In light of the annual Victoria’s Secret Fashion Show this week, a guerrilla awareness campaign called PINK Loves Consent excited feminist lingerie-wearers around the world. Victoria’s Secret has long set the standard for sexy in both male and female terms. Men want to date VS models and women want to be them.
For girls just coming into their sexuality, the brand PINK provides the tools to be the sexiest high school girl in the halls. With sayings like “No Peeking” and “Unwrap Me,” girls are encouraged to be coy in their approach as sexual creatures, rather than vocal. PINK Loves Consent (PLC) aims to send a different message with their undies. On the PLC website, there is a tab titled THEN and NOW. This page parallels current PINK lingerie statements with more positive, consent-driven messages such as “Ask First” and “No Means No.” In addition, PLC breaks down the problem with the original sayings and offers an explanation for their solution: “No vagina is a sure thing. It doesn’t matter if that person slow-danced with you all night long, if that woman is your girlfriend, if that man is in your bed, if your date is drunk. We believe that in every situation, every time, everyone gets to decide what happens to their body. Don’t treat people like a “sure thing.” Ask first.”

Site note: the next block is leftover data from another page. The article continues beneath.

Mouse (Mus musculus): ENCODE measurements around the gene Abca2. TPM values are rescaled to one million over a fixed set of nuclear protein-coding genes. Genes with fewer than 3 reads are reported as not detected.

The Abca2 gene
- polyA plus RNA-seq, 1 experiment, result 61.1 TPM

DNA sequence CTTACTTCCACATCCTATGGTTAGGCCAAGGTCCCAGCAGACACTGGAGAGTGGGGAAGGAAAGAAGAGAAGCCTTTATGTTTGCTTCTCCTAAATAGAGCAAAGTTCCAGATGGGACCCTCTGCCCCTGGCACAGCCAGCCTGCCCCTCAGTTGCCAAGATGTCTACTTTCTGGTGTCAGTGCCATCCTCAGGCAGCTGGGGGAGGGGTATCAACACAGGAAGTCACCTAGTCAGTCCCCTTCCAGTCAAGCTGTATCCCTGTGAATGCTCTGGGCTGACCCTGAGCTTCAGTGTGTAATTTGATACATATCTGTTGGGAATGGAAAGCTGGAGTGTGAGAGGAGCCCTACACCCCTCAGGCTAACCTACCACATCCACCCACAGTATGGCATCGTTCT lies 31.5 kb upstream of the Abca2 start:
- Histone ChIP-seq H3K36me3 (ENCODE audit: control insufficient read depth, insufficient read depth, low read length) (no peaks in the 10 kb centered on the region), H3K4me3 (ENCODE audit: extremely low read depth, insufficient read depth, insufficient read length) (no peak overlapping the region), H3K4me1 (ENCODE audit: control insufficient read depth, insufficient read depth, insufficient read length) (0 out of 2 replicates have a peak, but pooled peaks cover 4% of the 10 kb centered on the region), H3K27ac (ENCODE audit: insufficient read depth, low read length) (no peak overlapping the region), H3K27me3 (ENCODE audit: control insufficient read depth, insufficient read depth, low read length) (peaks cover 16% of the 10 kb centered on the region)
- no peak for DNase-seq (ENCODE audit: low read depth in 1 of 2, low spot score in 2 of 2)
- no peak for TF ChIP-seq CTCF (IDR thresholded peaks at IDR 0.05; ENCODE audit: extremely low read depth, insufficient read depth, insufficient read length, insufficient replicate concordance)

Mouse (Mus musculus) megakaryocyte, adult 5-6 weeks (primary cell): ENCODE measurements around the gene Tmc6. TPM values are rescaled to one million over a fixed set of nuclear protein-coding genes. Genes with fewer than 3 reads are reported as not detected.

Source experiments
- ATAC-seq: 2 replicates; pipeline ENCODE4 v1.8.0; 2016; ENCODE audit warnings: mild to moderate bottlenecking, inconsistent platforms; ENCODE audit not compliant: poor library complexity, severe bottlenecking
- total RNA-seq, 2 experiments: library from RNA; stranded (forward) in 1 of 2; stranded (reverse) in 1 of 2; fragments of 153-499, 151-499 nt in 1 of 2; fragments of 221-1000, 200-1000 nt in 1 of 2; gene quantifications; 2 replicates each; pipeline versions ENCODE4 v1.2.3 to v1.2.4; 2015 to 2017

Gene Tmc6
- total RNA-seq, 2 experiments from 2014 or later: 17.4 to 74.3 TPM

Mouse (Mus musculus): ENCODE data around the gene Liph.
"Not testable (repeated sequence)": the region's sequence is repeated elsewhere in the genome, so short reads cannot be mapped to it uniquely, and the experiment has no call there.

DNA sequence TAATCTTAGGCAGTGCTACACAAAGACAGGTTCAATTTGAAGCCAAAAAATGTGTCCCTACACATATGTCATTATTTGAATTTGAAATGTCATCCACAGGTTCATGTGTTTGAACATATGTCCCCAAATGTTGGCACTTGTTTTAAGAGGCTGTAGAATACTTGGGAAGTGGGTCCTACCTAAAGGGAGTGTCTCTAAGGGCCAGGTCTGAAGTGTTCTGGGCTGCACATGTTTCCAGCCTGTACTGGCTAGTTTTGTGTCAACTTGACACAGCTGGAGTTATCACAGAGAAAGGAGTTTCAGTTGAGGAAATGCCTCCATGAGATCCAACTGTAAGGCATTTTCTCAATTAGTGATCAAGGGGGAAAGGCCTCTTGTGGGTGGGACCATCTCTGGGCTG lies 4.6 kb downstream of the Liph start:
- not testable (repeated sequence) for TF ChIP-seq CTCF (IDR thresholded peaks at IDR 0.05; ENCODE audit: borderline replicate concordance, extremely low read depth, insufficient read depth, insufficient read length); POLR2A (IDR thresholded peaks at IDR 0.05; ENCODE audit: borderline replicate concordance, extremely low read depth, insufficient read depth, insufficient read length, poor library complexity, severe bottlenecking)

In the last five or so years, the Victoria’s Secret Fashion Show has become a tradition as popular as the Macy’s Day Parade or Dick Clark’s New Year’s Rockin’ Eve. Girls get together for viewing parties, sports bars tune in, and the Twitterverse leads the commentary for the event. PLC got in on the social media action by asking followers to include #loveconsent in their tweets and tags throughout the show to tell Victoria’s Secret and other live streamers why we love consent. Here are of few of my reasons:
The PINK Nation is an institution that needs to be questioned, just like any other, in order to make improvements and meet the needs of its people. While it would be a lot to ask of a lingerie store to provide sex education alongside their products, I don’t think it is out of the question for the company who sets the standard of what’s sexy to expand the definition to include the voices and needs of the women wearing their product. What’s sexier than a woman who knows what she wants? Being given the opportunity to vocalize it. And if she doesn’t know what she wants, she deserves the space to express that and to explore her options. That’s what’s sexy. That’s why I #loveconsent.